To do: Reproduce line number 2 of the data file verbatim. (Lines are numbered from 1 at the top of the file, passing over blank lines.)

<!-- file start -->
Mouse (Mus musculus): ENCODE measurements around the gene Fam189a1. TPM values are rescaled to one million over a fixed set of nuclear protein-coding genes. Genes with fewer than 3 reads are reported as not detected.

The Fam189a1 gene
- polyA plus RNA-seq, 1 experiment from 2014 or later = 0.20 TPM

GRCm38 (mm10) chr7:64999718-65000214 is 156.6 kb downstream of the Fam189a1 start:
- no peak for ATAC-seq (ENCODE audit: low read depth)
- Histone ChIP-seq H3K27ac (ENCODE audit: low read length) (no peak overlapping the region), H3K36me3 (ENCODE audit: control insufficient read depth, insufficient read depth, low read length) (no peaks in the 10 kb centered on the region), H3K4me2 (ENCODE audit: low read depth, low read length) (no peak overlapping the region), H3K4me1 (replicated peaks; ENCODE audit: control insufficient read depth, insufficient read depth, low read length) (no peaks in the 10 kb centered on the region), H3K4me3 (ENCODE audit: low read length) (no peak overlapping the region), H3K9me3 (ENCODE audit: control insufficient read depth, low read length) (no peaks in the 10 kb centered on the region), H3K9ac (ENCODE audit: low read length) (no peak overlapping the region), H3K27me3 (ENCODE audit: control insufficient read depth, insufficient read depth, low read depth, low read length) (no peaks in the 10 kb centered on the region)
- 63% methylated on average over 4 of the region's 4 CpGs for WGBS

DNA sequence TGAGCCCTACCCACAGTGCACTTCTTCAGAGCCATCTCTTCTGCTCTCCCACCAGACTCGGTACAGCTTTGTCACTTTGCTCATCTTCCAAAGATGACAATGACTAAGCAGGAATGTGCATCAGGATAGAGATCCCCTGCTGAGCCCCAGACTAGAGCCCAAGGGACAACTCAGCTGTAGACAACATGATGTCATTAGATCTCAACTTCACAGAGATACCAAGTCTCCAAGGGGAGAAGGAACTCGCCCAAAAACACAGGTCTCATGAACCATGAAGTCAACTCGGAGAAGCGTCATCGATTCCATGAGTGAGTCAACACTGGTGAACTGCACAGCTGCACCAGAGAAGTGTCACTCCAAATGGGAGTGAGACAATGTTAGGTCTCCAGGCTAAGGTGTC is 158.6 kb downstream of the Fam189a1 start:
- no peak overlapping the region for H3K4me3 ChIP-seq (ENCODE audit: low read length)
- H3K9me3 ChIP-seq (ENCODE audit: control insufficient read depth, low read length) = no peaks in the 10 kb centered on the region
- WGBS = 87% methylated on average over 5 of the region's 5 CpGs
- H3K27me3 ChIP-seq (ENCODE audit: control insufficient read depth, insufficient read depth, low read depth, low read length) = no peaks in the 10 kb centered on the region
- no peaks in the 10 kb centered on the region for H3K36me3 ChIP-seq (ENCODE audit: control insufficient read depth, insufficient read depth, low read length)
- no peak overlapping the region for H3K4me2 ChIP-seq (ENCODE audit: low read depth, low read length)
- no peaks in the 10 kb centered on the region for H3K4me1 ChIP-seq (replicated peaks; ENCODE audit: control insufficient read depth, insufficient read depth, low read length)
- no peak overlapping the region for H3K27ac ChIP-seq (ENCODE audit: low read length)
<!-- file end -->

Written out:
The Fam189a1 gene